The Hancock precedent and role of non-execsby
Until last week, the man in the street probably had no idea that the halls of power are filled with NEDs. We take a look at the role.
It is sad that Cole Porter is no longer with us. With his philosophy that “in olden days a glimpse of stocking was looked on as something shocking, but now, God knows, anything goes,” he might have been the ideal spad for the current government.
This might seem a little odd, given the Conservative Party’s tradition of demanding morality from its constituents and branding itself “the party of the family”. Today, the new brand may have to be “the party of the families”.
For anyone that has avoided the news over the last few years, a spad is a special adviser to politicians. Previously confined to the political shadows, they now periodically hit the front pages for all of the wrong reasons, the most notable example until last week being Dominic Cummings.
Non-executive directors (NEDs) often perform sterling service, but rarely hit headlines or make waves. Indeed, until last week, the general public would probably not have realised that NEDs even existed.
Many AccountingWEB readers will have acted in this capacity at some point, or aspire to do so on (semi-)retirement. More commonly, most of us interact with NEDs on a regular basis, whether at AGMs, audit meetings or possibly when a transaction is in the offing.
Accountants also frequently get asked to sit in on interview and selection processes when clients are trying to bring a NED on board. Indeed, those of us in larger practices will even have them on our own boards.
I thought knew quite a lot about the breed and their relationships (pun wholly intended) with the executives they regularly share see across highly polished boardroom tables.
The Hancock Affair
Judging by press coverage of The Hancock Affair, it seems that I have been living under a some highly embarrassing misapprehensions and dread the arrival of angry clients queuing up to ask why their NEDs are not performing the services of those assigned to Departments of State.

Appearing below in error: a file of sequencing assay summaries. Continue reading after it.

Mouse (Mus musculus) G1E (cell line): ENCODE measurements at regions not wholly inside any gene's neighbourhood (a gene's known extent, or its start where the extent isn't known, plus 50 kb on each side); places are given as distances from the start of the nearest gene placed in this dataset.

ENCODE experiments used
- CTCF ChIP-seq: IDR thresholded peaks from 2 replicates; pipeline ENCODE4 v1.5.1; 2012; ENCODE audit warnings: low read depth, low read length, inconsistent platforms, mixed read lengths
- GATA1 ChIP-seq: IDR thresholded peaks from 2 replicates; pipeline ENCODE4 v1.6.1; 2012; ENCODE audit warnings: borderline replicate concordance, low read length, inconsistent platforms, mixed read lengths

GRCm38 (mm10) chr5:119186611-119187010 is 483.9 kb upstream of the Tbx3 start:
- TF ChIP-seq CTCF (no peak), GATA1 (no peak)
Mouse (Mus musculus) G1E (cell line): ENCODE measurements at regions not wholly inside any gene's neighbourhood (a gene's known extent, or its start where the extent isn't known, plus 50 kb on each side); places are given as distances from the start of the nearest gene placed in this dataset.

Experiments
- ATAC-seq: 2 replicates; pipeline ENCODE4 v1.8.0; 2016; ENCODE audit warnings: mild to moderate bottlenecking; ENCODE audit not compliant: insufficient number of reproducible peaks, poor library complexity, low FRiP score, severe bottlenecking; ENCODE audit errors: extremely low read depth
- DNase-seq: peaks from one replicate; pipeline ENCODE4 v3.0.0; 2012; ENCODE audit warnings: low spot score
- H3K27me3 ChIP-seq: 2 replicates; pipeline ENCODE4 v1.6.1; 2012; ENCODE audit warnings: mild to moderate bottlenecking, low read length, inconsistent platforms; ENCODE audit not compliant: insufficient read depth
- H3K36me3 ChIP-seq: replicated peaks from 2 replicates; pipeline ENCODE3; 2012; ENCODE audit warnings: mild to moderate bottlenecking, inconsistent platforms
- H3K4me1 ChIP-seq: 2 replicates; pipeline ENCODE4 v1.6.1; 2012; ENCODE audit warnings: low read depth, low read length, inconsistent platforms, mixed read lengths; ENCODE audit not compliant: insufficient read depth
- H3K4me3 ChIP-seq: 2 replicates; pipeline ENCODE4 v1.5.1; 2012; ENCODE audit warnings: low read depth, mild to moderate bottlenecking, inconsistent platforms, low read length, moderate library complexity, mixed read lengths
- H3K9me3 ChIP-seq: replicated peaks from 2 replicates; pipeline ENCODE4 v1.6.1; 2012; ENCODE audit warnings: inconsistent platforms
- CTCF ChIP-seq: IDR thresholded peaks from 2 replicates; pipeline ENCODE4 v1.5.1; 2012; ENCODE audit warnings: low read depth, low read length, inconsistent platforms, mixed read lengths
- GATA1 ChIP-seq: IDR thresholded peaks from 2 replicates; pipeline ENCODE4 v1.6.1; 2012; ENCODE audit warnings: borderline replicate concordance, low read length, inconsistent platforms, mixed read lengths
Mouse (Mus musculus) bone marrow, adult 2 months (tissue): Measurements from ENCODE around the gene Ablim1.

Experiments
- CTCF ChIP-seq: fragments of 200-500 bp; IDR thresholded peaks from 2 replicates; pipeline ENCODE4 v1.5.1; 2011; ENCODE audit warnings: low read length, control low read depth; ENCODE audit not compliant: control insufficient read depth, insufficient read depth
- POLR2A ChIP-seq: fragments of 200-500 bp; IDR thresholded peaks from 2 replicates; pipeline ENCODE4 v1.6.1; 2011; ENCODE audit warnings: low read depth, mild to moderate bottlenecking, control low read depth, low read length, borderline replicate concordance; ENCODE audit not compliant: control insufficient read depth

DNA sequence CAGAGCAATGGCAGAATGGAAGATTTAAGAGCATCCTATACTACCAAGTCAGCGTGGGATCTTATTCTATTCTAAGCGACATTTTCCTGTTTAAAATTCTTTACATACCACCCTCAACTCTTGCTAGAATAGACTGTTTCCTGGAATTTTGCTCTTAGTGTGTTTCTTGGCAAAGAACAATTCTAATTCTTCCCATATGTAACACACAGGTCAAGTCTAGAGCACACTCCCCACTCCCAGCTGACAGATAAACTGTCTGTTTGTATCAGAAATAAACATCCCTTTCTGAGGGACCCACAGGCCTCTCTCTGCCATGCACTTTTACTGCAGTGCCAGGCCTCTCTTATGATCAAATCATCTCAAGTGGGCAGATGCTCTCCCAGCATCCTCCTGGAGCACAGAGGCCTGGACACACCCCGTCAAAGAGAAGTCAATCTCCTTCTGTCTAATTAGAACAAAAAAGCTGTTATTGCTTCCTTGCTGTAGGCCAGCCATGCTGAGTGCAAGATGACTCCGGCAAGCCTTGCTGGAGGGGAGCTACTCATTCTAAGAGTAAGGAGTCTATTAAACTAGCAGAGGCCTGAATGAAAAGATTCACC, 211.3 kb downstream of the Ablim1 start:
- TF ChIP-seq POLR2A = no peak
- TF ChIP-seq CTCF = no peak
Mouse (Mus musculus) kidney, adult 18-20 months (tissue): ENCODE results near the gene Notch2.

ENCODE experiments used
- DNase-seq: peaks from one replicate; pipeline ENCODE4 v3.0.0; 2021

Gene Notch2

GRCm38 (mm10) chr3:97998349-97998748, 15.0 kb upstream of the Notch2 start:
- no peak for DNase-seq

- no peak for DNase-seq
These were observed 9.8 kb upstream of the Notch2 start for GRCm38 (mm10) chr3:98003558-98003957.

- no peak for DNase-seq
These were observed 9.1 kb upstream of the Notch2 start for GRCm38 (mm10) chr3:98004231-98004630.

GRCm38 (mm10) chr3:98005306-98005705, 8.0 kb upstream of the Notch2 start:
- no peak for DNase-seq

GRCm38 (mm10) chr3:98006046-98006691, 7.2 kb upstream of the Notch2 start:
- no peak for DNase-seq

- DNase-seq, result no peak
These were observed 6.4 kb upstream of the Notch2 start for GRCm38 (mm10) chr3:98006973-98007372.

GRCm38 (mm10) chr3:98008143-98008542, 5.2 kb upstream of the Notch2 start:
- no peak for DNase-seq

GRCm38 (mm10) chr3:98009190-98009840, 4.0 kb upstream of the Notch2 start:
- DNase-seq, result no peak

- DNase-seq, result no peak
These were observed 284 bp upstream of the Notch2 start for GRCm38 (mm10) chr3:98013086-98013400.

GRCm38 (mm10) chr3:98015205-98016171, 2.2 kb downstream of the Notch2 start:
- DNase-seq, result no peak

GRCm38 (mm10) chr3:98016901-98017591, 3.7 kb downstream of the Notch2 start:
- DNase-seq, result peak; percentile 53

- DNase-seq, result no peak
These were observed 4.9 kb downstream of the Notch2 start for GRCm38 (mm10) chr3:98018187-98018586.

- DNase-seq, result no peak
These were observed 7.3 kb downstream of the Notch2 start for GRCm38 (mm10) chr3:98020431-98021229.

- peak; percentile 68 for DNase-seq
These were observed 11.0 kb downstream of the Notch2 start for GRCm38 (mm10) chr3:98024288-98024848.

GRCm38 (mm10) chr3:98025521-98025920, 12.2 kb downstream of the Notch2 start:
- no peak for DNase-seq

The departure of health secretary may have made this a historical document but, then again, Mr and future Mrs Hancock are now equally separated from their roles as CEO and NED, so perhaps we can all heave a great sigh of collective relief and go back to the good old days when the roles of non-execs were clearly defined.
The terms of reference did not generally include the need to provide a sinecure for friends and lovers. Instead, in the days of Cole Porter and long beyond, the archetypal non-executive director was expected to be completely independent, have probity as his or her middle name and operate as a safeguard against executive excess or misjudgement.
Ignoring the sleazier aspects of the current scandal, it is hard to undestand how someone who has been operating in an executive capacity can simultaneously claim to offer independent oversight as a NED.
My uncle had been a captain of industry, rising to the position of joint managing director of a retailer with a household name. For many years after his retirement from the role, he took up non-executive positions with other equally distinguished organisations.
His purpose was to offer wisdom and the benefits of a lifetime’s experience to organisations that were aspiring to match the performance of the one from which he had retired.
The companies that recruited him tended to be run by people that he had come across over the years but would certainly not have regarded as friends.
The same criteria have always applied to NEDs appointed by clients. Similarly, when an accountancy practice was looking for non-executive directors, the main criteria always included a background in either the same industry or one with which there were many parallels, for example the law.
The idea of a unit dedicated to the health of the nation appointing a retailing marketeer as a NED is the equivalent to PwC asking José Mourinho to join their board in that capacity. To be honest, I haven’t actually checked who PwC’s NEDS are, so perhaps Mr M is already in situ?
Following the pandemic, many organisations are going to need a helping hand and therefore there has to be every chance that accountants, with their wide and deep understanding of business practice, will be in high demand for NED jobs. That is as it should be. But if you happen to get a call from the health ministry, it might be a good idea to buy a chastity belt before heading off for the interview.